Green in Islam

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In the Ottoman Empire, the wearing of a green turban was a privilege afforded to the descendants of Muhammad (drawing by Claes Rålamb, 1657).

The color green (Arabic: أخضر, romanized'akhḍar) has a number of traditional associations in Islam. In the Quran, it is associated with paradise. Green was adopted by the Shi'ites, and remains particularly popular in Shi'ite iconography, but it is also widely used in by Sunni states, notably in the flag of Saudi Arabia and the flag of Pakistan.

Quran[edit]

17th-century Mughal painting of al Khidr

Reclining on green Cushions and rich Carpets of beauty

— Sura 55, verse 76.[1]

Upon them will be green garments of fine silk and heavy brocade, and they will be adorned with bracelets of silver; and their Lord will give to them to drink of a Water Pure and Holy.

— Sura 76, verse 21.[2][3]

Al-Khidr ("The Green One") is a Qur’anic figure who met and traveled with Moses.[4]

The Green Dome, traditional site of the tomb of Muhammad, was painted green on the order of Sultan Abdul Hamid II (r. 1876–1909).[citation needed]

Islamic flags[edit]

Green flags were adopted by Shi'ites in the early Islamic period,[5] although the most common Shi'a color was white, in symbolic opposition to Abbasid black.[6][7] Thus in 817, when the Abbasid caliph al-Ma'mun adopted the Alid Ali al-Ridha a his heir-apparent, he also changed the dynastic color from black to green. The change was reverted al-Ma'mun had Ali killed, and returned to Baghdad in 819.[8][dubious ]

Today, green is also used in several national flags as a symbol of Islam. These include: Algeria, Azerbaijan, Comoros, Mauritania, Pakistan, Bangladesh, Saudi Arabia, Sri Lanka, and Tajikistan.[9][10] Some Arab countries also use pan-Arab colors, which include green. These include: Iraq, Jordan, Kuwait, Lebanon, Sudan, Syria, and the United Arab Emirates, as well as several contested states including Palestine, Somaliland, and Western Sahara. Libya formerly also followed this principle, featuring green as its only component color (at the time the only flag in the world to use only one color) until 2011.

There are also several flags of Muslim-majority countries featuring green color that does not symbolize Islam. Examples include Bangladesh, Turkmenistan, Uzbekistan, Guinea, Guinea-Bissau, Mali, and Senegal (in the latter four cases, the green color is a component of the pan-African colors, which are also adopted by even Christian-majority countries such as Malawi and South Sudan).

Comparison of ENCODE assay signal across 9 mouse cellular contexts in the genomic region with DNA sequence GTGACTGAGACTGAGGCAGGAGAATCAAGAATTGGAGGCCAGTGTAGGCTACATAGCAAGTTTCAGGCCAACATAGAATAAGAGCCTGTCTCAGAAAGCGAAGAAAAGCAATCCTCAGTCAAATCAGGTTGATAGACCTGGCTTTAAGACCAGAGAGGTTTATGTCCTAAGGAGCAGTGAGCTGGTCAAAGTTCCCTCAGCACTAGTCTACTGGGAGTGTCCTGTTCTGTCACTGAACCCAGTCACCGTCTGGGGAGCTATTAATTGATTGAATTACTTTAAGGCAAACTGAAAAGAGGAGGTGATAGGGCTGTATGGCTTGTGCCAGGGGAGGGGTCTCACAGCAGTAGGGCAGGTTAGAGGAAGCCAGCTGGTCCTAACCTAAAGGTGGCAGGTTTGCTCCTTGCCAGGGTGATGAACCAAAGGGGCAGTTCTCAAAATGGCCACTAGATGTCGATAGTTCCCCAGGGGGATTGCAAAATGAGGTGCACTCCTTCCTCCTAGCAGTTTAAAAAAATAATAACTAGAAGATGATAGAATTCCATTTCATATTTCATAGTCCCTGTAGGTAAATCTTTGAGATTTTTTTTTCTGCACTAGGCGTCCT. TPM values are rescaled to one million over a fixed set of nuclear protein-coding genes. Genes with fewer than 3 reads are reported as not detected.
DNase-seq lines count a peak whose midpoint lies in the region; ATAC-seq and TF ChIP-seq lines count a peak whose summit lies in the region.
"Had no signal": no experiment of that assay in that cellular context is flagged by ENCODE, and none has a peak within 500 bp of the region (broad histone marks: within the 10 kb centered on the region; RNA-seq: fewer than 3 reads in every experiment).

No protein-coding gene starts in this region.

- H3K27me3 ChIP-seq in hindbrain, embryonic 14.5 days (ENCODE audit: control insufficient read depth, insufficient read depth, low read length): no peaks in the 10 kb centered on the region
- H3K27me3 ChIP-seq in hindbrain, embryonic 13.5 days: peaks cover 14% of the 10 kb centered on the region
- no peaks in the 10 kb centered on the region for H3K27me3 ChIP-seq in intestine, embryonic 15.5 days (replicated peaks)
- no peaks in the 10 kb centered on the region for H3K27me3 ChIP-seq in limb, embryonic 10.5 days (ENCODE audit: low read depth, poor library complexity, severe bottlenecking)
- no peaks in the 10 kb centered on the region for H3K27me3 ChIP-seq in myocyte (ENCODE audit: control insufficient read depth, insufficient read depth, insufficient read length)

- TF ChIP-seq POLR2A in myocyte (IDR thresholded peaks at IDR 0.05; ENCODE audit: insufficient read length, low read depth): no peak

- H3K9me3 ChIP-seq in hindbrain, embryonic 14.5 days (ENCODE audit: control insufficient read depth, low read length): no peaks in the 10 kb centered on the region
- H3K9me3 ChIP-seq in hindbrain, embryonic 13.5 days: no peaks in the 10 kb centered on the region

Green is a common color used by Islamist political parties.[11]

See also[edit]

References[edit]

  1. ^ ibn Hāshim 2009, Sura 55.
  2. ^ ibn Hāshim 2009, Sura 76, The Human (Al-Insaan).
  3. ^ ibn Hāshim 2009, Sura 18, The Cave (Al-Kahf).
  4. ^ Catherine, David. "Al-Khidr, The Green Man". Retrieved 2007-11-30.
  5. ^ David-Weill, J. (1960). "ʿAlam". In Gibb, H. A. R.; Kramers, J. H.; Lévi-Provençal, E.; Schacht, J.; Lewis, B. & Pellat, Ch. (eds.). The Encyclopaedia of Islam, Second Edition. Volume I: A–B. Leiden: E. J. Brill. p. 349. OCLC 495469456.
  6. ^ Bosworth, C. E., ed. (1989). The History of al-Ṭabarī, Volume XXX: The ʿAbbāsid Caliphate in Equilibrium: The Caliphates of Mūsā al-Hādī and Hārūn al-Rashīd, A.D. 785–809/A.H. 169–192. SUNY Series in Near Eastern Studies. Albany, New York: State University of New York Press. pp. 18–19, note 74. ISBN 978-0-88706-564-4.
  7. ^ Hathaway, Jane (2003). A Tale of Two Factions: Myth, Memory, and Identity in Ottoman Egypt and Yemen. Albany, New York: State University of New York Press. p. 97. ISBN 978-0-7914-5883-9. The Ismaili Shi'ite counter-caliphate founded by the Fatimids took white as its dynastic color, creating a visual contrast to the Abbasid enemy.
  8. ^ Kennedy, Hugh (2004). The Prophet and the Age of the Caliphates: The Islamic Near East from the 6th to the 11th Century (Second ed.). Harlow: Longman. pp. 152–153, 161. ISBN 978-0-582-40525-7.
  9. ^ "Field Listing :: Flag Description". The World Factbook. Central Intelligence Agency. Archived from the original on January 9, 2019. Retrieved 12 March 2019.
  10. ^ "Information about national flag of Tajikistan". www.advantour.com. Retrieved 2017-10-25.
  11. ^ Adams, Sean; Morioka, Noreen; Stone, Terry Lee (2006). Color Design Workbook: A Real World Guide to Using Color in Graphic Design. Gloucester, Mass.: Rockport Publishers. pp. 86. ISBN 159253192X. OCLC 60393965.

Bibliography[edit]